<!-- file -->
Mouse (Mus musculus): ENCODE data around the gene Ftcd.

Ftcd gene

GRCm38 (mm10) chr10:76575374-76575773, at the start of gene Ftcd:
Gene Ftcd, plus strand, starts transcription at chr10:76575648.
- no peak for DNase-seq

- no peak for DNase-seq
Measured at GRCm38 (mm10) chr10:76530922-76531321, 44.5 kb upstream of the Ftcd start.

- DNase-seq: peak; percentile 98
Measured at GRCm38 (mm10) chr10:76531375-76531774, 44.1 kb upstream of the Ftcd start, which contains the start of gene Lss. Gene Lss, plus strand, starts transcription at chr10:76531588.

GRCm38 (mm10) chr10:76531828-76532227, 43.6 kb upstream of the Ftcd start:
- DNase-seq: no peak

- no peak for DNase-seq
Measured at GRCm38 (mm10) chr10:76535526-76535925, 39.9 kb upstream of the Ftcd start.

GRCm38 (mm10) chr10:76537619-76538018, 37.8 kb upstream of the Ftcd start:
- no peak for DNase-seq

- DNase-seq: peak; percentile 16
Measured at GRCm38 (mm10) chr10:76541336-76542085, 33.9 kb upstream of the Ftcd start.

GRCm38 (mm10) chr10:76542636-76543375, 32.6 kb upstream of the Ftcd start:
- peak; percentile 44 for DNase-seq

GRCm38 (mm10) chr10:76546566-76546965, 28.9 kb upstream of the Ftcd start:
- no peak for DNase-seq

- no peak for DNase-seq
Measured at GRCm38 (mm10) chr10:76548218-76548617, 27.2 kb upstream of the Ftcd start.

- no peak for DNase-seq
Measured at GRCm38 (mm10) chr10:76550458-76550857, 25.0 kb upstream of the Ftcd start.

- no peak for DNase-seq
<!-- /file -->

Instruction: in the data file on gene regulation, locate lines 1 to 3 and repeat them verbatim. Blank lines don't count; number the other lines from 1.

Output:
Mouse (Mus musculus): ENCODE data around the gene Ftcd.

Ftcd gene

GRCm38 (mm10) chr10:76575374-76575773, at the start of gene Ftcd: